His principal reason, I gather, is that large numbers of these cases result in last-minute "guilty" pleas, often as a consequence of plea-bargaining in the moments before the case is due to be heard. Much expensive crown court time is wasted and the progress of other cases delayed.
The situation is no different in magistrates' courts. A surprising number of trials dissolve at the last minute for precisely the same reasons. The costs will be considerably less, but unlike the crown court, where there will probably be other cases ready to be heard, the day or half- day set aside in magistrates' courts is often lost. .
Should not the Home Secretary be looking at a ban on the Crown Prosecution Service agreeing to less serious charges, in response to the offer of "guilty" pleas, during the seven days before the trial date?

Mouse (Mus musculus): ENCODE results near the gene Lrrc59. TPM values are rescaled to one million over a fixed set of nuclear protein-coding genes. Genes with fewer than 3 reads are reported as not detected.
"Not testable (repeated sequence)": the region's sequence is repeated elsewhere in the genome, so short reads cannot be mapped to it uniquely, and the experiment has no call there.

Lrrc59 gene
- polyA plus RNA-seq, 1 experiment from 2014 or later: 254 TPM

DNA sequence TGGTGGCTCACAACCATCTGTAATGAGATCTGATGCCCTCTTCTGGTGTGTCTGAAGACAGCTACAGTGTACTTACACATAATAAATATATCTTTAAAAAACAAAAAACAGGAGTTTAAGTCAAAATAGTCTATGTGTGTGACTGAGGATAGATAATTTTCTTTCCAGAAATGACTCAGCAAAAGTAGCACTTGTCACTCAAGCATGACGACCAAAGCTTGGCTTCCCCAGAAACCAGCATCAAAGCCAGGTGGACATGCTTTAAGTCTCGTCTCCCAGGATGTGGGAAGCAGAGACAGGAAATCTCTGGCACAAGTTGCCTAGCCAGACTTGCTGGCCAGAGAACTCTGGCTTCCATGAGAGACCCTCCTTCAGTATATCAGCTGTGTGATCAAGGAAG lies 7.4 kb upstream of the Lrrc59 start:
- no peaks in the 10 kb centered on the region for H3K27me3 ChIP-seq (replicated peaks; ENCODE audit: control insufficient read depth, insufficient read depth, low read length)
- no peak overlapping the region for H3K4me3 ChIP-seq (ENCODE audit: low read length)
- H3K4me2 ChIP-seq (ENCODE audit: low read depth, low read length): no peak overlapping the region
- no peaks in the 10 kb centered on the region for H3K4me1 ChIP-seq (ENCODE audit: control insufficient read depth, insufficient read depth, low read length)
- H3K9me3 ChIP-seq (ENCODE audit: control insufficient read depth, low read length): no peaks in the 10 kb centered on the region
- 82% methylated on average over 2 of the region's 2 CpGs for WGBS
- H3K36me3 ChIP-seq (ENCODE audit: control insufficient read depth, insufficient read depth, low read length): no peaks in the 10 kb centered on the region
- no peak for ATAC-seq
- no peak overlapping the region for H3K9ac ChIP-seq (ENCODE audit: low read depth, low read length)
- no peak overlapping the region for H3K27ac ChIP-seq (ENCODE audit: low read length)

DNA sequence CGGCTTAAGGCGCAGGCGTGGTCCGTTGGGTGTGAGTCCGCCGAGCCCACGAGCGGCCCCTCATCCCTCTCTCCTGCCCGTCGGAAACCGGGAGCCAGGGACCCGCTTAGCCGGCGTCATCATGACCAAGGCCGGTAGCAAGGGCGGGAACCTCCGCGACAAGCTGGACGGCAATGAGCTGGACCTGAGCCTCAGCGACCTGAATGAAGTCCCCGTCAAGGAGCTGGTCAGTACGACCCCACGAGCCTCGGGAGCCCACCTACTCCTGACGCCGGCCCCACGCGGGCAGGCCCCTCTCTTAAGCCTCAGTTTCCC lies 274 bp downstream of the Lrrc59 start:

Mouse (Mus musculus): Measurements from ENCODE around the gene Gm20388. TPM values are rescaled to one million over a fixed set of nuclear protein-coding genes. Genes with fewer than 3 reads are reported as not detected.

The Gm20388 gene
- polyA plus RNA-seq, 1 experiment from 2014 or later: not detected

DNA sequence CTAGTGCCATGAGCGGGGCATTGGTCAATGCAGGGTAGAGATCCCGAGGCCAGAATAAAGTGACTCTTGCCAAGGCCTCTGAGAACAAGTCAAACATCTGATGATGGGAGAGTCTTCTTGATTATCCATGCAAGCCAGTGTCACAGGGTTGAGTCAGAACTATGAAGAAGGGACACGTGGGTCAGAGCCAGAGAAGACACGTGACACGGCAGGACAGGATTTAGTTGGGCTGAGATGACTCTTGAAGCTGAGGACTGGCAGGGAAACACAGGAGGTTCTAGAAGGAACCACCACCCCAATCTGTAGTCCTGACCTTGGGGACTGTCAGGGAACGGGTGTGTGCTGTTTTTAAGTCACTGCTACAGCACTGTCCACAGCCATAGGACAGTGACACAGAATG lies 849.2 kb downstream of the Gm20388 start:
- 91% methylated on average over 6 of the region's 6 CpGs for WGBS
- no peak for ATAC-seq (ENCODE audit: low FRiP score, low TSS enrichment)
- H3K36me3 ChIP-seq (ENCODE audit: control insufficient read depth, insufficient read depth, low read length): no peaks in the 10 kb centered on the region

The only reason for the last-minute nature of most changes of plea is that lawyers on both sides have not contacted each other before. Human nature will see to it that things are left to the last minute - but if the last minute were to be seven days before the trial a lot of time and money would be saved.
Nantglyn, ClwydReuse content